Dividend investing is a tried-and-true strategy for generating strong, steady returns in economies both good and bad. But as corporate America's slew of dividend cuts and suspensions over the past few years has demonstrated, it's not enough simply to buy a high yield. You also need to make sure those payouts are sustainable.

Let's examine how Cisco (Nasdaq: CSCO) stacks up in four critical areas to determine whether it's a dividend dynamo or a disaster in the making.

1. Yield
First and foremost, dividend investors like a large yield. But if a yield gets too high, it may reflect investors' doubts about the payout's sustainability. If investors had confidence in the stock, they'd be buying it, driving up the share price and shrinking the yield.

Cisco yields 1.5% -- modest and certainly not cause for alarm.

2. Payout ratio
The payout ratio might be the most important metric for judging dividend sustainability. It compares the amount of money a company pays out in dividends with the amount it generates. A ratio that's too high -- say, greater than 80% of earnings -- indicates that the company may be stretching to make payouts it can't afford.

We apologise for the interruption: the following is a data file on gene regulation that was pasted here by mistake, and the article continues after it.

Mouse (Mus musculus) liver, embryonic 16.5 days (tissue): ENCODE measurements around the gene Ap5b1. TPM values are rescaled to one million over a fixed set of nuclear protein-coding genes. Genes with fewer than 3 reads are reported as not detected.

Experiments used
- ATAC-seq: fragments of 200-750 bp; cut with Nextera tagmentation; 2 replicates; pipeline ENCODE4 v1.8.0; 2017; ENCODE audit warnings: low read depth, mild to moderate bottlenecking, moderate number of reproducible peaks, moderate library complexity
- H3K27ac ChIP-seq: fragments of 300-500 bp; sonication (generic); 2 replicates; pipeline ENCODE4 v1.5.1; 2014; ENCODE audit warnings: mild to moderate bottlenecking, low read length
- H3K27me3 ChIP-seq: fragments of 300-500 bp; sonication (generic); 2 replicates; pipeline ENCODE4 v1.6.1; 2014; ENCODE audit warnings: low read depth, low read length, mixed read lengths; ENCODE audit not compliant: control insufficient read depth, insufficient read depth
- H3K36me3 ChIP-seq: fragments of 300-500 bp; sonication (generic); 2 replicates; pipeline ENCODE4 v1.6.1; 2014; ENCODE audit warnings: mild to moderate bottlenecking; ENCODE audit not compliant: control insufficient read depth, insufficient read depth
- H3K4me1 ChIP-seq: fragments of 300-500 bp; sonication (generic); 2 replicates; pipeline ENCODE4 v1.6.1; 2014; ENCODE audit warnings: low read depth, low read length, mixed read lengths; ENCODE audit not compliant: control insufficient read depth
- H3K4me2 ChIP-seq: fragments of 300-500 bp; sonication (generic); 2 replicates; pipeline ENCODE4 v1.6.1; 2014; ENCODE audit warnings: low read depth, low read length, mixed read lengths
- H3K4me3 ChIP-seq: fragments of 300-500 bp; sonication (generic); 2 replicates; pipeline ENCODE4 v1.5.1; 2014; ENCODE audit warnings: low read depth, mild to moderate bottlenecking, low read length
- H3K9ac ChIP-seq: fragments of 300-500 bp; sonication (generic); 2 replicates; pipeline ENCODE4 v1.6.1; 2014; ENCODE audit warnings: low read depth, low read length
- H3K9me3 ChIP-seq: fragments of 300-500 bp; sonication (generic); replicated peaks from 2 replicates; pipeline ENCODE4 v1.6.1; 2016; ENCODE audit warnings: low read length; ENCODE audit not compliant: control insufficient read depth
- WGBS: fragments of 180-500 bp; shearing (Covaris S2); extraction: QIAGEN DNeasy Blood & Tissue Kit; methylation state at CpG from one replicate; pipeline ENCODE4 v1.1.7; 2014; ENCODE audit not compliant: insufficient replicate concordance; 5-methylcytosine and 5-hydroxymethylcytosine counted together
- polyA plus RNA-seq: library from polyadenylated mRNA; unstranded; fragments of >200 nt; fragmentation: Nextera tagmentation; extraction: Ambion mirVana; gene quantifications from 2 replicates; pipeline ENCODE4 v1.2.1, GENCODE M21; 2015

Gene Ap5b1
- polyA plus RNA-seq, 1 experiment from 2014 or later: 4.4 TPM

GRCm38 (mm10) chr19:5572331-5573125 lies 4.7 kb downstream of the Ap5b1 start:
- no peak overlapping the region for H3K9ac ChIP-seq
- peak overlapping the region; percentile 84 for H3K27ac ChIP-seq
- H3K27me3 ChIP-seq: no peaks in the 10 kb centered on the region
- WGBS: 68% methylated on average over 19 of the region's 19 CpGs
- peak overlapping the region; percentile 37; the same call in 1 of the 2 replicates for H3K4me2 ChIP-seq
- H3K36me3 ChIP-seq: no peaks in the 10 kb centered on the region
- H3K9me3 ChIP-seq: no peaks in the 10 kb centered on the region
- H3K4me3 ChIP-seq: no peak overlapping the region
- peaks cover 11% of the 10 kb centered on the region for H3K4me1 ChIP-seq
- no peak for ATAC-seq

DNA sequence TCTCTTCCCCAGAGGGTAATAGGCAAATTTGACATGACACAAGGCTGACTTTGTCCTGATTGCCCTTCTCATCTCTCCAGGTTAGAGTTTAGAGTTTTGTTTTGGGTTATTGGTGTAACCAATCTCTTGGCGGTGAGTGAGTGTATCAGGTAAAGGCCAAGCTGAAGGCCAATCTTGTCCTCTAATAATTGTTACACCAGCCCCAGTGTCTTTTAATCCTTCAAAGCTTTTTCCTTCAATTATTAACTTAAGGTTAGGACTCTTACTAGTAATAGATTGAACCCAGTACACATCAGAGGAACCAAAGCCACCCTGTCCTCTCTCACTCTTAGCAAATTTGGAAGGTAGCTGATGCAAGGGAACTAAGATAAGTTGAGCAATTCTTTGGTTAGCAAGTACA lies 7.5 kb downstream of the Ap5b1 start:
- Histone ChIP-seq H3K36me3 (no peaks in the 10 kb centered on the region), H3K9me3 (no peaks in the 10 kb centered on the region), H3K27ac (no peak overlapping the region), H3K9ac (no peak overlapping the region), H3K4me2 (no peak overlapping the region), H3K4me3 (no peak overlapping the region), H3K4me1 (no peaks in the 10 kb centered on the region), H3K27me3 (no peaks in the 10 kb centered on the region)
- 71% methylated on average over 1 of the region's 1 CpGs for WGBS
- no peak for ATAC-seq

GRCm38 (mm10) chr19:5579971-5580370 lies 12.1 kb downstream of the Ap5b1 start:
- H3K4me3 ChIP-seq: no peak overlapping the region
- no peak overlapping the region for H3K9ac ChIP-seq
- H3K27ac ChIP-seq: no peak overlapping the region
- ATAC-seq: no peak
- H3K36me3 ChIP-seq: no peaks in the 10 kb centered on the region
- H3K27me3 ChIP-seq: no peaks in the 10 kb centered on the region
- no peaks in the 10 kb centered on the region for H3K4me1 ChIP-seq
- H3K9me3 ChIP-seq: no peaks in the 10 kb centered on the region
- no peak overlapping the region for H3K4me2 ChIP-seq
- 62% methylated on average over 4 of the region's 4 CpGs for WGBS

Cisco's payout ratio is a conservative 5%. The company prefers to return wealth to shareholders by repurchasing shares -- a whopping $6 billion in net repurchases over the past 12 months.

3. Balance sheet
The best dividend payers have the financial fortitude to fund growth and respond to whatever the economy and competitors throw at them. The interest coverage ratio indicates whether a company is having trouble meeting its interest payments -- any ratio less than 5 is a warning sign. Meanwhile, the debt-to-equity ratio is a good measurement of a company's total debt burden.

Let's examine how Cisco stacks up next to its peers.


Debt-to-Equity Ratio

Interest Coverage Ratio

Cisco 36% 14 times
F5 Networks (Nasdaq: FFIV) 0% N/A
Brocade Communications (Nasdaq: BRCD) 38% 2 times
Motorola Mobility (NYSE: MMI) 2% N/A

Source: Capital IQ, a division of Standard & Poor's.

Cisco's debt burden is on the high end among communications-equipment providers, but it's still modest on the whole.

4. Growth
A large dividend is nice; a large growing dividend is even better. To support a growing dividend, we also want to see earnings growth.

Cisco's earnings per share have grown at a modest 8% over the past five years. It's a noob among dividend payers -- payouts were just instated in March.

The Foolish bottom line
Cisco exhibits a clean dividend bill of health. Its yield appears affordable and quite conservative. There seems to be quite a bit of room for a rise in dividends, though not quite as much as the 5% payout ratio would suggest, unless Cisco decides to reduce its generous share repurchases.

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